For the entire bulletin with pictures, please click the following link: Bulletin for Sunday March 27, 2016

Risen Christ Pastor’s Corner: Today the Church recalls the bodily resurrection of Our Lord from the grave. That means that Jesus walked out of his tomb in the body he took in the womb of the Blessed Virgin Mary, in which He preached, healed people and performed miracles, and died on the Cross. Jesus was not a ghost, or a zombie. He bore the wounds in his hands and feet where the nails had been driven through to affix Him to the Cross, and the wound from the soldier’s spear through His ribs and heart. He ate with His Apostles after He rose from the grave; He allowed His Apostles to touch His wounds. They saw Him with their eyes, touched His risen body, and heard Him with their ears, as Saint John wrote in his first letter. No ghost, no zombie: Jesus is the conqueror of death for us.

Why should the resurrection be of any importance—if it ever happened!!? First, it did happen, since we have hundreds of witnesses of the resurrected Jesus. The Twelve Apostles, who willingly suffered in imitation of Christ rather than deny the Risen Lord whose body they themselves had seen and touched. They could not deny His resurrection, no matter the threat of torture or death. Jesus had to rise literally from the dead in order to fulfill the promises made by God to Israel. First, that salvation would come through His chosen people: Jesus was Jewish, thus fulfilling that promise; Second, that God would give to His faithful people land to live upon forever. That was no promise of real estate, but a promise that He would restore the natural order of all things that had been disordered through Adam’s sin and our sins. The land God promised through Israel is given us all in Christ: not real estate, but the possibility of eternity in our bodies. Death was not part of God’s creation. God’s promise of a homeland refers to the stuff of which we are made—remember the Book of Genesis, when God formed Adam out of dirt. His promise is that the whole person should be saved to eternal life—both soul and body—the land upon which we would dwell forever is our bodies. But our eternal life begins now, through a life of Grace, in virtue and the Sacraments. The beautifying work of the risen Lord starts in this life in our sanctification, through a life of virtue and by the grace of the sacraments, and reaches its fulfillment in the life to come, in the flesh. Christ, who now beautifies the souls of His saints, will on the last day beautify their bodies. Jesus, the eternal Word of the Father made flesh, is the Head of the Church, as Saint Paul writes, and we are united with Him as His members; His victory over death and sin is our victory, as well. St. Augustine wrote, “The Head of the Church is Christ: the Church is the Body of Christ. Our Head is risen and has ascended [bodily] into Heaven. Where the Head is, there also the members will be.”[De Symbolo, I,9] “It is our lowly nature,” writes Pope Saint Leo the Great, “which in Christ is raised far above all the angels at the Father’s right hand.” [Tractatus, 74] The glory that now belongs to the flesh of Christ is destined to be given to all the just on the last day, when, as St. Paul writes, He ‘changes our lowly body to be like His glorious body.” [Phil. 3:21] The entire human person-body and soul-is destined to share in the beauty and life of the Trinity. St. Thomas Aquinas observed, “Whatever belongs to the nature of the human body was whole in the body of the risen Christ. Now it is obvious that flesh and bones and blood and other such things belonged to the nature of the human body. Therefore, all these things were in the body of the risen Christ.” [Summa Theologiae, 3a 54,3] Christ’s perfect obedience of the Father, even to death on the Cross as payment for our sins, leads to Christ’s triumph over death, for all of us. The Resurrection is an historical fact, which points to the hope we should all have in sharing that eternal life, body and soul. Christ is re-creating all creation, and He begins by dying for our sins and rising to new life in the flesh, preparing eternity for those who love Him.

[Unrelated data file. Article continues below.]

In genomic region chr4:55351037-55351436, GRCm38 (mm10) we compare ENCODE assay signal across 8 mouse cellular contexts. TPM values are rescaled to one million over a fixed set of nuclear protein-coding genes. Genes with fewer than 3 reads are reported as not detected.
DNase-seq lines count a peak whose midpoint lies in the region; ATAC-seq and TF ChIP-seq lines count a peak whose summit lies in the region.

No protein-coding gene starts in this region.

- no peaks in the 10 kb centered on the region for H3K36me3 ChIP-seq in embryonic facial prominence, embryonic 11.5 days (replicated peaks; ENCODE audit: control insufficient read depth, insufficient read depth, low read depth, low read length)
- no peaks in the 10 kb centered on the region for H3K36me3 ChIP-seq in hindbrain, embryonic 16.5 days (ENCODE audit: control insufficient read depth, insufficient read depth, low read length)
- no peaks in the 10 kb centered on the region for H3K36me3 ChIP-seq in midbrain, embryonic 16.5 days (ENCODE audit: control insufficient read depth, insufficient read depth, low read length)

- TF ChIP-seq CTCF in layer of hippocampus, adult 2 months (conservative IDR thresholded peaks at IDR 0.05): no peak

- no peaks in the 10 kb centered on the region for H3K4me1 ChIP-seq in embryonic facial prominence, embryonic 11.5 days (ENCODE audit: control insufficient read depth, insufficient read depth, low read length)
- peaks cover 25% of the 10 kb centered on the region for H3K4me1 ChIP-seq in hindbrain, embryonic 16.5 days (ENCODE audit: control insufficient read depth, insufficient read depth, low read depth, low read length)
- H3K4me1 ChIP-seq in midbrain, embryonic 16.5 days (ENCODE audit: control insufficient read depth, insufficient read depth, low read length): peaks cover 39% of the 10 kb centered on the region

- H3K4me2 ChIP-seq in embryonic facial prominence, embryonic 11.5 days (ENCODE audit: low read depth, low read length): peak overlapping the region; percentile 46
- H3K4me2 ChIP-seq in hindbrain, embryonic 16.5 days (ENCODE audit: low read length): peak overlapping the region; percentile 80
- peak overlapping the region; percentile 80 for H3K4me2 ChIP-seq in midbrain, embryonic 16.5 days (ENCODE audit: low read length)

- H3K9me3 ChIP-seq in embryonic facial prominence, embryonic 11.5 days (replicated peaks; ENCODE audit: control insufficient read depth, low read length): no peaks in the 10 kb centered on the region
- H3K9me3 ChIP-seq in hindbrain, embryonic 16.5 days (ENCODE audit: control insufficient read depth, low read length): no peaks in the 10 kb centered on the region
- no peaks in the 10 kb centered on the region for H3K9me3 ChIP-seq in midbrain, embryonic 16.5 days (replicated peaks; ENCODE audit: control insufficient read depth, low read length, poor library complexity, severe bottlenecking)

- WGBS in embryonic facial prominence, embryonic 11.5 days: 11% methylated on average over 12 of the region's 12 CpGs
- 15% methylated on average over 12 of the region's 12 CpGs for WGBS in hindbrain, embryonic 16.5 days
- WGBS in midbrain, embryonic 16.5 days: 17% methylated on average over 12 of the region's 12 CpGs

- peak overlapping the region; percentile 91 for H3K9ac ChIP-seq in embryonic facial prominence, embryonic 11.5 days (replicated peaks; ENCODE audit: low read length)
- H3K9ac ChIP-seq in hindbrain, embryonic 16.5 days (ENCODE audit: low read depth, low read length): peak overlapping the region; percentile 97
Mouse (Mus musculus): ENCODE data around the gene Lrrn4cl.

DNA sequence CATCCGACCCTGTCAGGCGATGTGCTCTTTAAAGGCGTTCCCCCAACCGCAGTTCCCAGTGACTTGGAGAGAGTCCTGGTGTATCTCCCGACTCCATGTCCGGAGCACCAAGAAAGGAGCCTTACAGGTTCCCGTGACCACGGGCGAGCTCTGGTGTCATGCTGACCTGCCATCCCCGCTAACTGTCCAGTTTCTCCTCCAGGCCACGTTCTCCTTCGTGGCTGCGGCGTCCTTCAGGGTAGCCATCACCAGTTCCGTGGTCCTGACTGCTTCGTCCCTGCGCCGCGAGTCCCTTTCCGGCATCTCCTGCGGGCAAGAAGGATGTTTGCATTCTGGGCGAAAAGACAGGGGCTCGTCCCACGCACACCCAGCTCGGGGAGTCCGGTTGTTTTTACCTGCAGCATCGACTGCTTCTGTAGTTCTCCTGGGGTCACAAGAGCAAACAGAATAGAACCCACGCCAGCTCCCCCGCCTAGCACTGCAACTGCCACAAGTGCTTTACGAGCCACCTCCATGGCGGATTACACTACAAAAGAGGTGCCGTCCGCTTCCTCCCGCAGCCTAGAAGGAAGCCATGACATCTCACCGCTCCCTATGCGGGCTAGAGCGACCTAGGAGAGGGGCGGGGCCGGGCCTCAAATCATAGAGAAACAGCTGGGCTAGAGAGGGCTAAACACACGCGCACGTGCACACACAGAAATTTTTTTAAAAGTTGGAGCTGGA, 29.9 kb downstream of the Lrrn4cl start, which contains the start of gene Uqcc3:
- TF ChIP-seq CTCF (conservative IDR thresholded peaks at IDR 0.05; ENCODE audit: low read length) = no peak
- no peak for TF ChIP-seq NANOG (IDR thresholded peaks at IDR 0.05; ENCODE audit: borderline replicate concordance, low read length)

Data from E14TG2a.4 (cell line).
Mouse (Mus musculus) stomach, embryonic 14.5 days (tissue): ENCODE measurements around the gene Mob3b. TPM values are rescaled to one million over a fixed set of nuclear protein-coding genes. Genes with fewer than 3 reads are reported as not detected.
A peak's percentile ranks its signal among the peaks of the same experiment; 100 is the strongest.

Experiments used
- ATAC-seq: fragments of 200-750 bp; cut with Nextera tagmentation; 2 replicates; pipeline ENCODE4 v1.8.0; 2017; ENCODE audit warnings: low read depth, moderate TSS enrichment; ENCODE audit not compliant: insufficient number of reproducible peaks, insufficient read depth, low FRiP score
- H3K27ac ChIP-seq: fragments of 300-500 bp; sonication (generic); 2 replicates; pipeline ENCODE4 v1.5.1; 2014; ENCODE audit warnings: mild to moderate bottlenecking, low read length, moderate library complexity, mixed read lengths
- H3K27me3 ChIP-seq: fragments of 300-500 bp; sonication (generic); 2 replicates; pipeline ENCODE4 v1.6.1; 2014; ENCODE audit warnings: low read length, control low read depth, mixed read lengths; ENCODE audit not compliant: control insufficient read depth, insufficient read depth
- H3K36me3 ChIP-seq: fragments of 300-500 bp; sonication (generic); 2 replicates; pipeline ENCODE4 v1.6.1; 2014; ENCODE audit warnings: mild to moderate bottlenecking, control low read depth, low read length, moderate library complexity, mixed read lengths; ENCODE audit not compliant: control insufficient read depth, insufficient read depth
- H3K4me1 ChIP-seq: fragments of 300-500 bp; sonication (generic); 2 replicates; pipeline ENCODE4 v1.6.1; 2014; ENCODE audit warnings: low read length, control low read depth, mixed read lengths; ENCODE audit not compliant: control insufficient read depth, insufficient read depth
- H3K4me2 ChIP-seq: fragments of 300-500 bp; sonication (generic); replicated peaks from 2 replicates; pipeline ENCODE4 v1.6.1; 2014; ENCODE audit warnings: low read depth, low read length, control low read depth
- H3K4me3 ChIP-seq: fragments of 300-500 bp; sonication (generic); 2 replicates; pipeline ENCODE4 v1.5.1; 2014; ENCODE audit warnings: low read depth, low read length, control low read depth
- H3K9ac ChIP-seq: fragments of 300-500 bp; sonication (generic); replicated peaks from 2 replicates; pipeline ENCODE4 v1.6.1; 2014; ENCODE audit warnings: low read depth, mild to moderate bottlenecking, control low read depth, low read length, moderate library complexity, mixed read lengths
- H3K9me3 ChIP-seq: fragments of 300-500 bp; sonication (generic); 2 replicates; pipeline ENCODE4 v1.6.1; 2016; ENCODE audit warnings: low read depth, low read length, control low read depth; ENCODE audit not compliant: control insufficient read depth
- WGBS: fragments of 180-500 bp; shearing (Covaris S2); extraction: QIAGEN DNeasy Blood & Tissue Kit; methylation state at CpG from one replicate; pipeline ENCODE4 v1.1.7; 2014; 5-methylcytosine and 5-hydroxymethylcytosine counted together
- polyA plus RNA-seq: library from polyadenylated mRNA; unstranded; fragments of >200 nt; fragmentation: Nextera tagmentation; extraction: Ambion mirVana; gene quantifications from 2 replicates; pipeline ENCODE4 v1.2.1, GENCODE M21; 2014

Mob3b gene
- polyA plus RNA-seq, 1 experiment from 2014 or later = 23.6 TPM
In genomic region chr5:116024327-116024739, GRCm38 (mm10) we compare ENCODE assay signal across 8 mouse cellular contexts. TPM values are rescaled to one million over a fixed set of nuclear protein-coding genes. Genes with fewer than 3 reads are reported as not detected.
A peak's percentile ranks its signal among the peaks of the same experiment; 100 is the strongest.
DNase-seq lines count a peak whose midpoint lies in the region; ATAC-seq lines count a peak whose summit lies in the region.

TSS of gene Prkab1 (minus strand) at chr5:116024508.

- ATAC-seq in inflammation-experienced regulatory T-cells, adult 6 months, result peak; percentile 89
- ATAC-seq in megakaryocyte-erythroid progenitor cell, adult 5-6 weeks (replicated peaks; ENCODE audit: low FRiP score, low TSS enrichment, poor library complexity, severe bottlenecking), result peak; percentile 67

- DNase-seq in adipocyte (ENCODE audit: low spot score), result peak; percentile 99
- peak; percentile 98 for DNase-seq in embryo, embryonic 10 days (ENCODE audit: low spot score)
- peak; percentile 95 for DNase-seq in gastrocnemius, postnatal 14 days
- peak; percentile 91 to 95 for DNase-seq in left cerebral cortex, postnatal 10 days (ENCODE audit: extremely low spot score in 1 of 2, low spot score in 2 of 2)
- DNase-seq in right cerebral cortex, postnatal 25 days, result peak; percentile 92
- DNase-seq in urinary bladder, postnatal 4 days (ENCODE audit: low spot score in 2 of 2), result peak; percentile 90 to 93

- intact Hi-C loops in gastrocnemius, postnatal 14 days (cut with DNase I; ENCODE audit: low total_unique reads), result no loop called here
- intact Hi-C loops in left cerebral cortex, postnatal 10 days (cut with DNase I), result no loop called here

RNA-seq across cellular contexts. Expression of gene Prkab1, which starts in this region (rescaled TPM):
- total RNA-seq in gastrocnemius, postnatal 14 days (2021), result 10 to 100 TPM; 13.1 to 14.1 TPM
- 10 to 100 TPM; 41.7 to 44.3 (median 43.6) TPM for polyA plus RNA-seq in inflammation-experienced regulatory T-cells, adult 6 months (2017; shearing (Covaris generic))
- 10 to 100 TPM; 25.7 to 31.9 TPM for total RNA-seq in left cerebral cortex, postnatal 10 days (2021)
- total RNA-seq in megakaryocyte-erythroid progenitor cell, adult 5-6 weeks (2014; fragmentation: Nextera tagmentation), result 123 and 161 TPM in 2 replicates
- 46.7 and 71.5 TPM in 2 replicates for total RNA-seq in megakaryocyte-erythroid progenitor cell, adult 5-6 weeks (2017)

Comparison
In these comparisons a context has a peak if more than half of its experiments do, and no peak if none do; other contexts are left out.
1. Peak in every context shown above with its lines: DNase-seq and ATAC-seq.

That’s why Jesus Resurrection from the dead is important: It is everything!
—Monsignor DiGiovanni

Please pray for the sick: Tom Timon, Jonathan Victor, Sophia Petrafesa, Donald Gerbasi, Lyn Geikie-Rice, Addison Byrne, Ruth Coyle, Joyce Simoneau Rybnick, Brianna Petigny, Cathy Itri, Elaine Shoztic, Louise Morello, Chris Seely, Jacqueline Domingue, John Kronk, Mary Lena Cocchia, Alexandre Laurent, John MacLean, John Murray, Karyl Suzanne Bearden, Kevin O’Byrne, Barbara Itri, Victoria Campos, Rita Timon, Diane Grant, Mary Bauer, Mary Rose Bauer, Paolo Cavallo, Silvana Smith, Josh Frank, Mildred Beirne, Joe Brennan, Betty Brennan, Nancy Gallagher, Billy Therriault, Loy Mulyagonja.

Please pray for those who have recently died: Ann Cody, Julie Breunich, Angeline Kom Simo, Ken Hopson, Mary & Stephen Churley, Deborah Karen Fallacaro, Fr. Joseph Malloy, Alberico Faugno, Alvaro Paternina, Bonnie Keyes, Anne Duffell, Marian Bissell, Domenic Civitillo, Suzanne DePreta, John Marena, Mary Fahey, Audrey Thorpe, Marie Martin, Doris Byrd, Santiago Collazo, Klebert Lorent, Susanne DePreta.

Easter Collection . . . The second collection today will be the Easter collection for the parish. Your generosity is appreciated.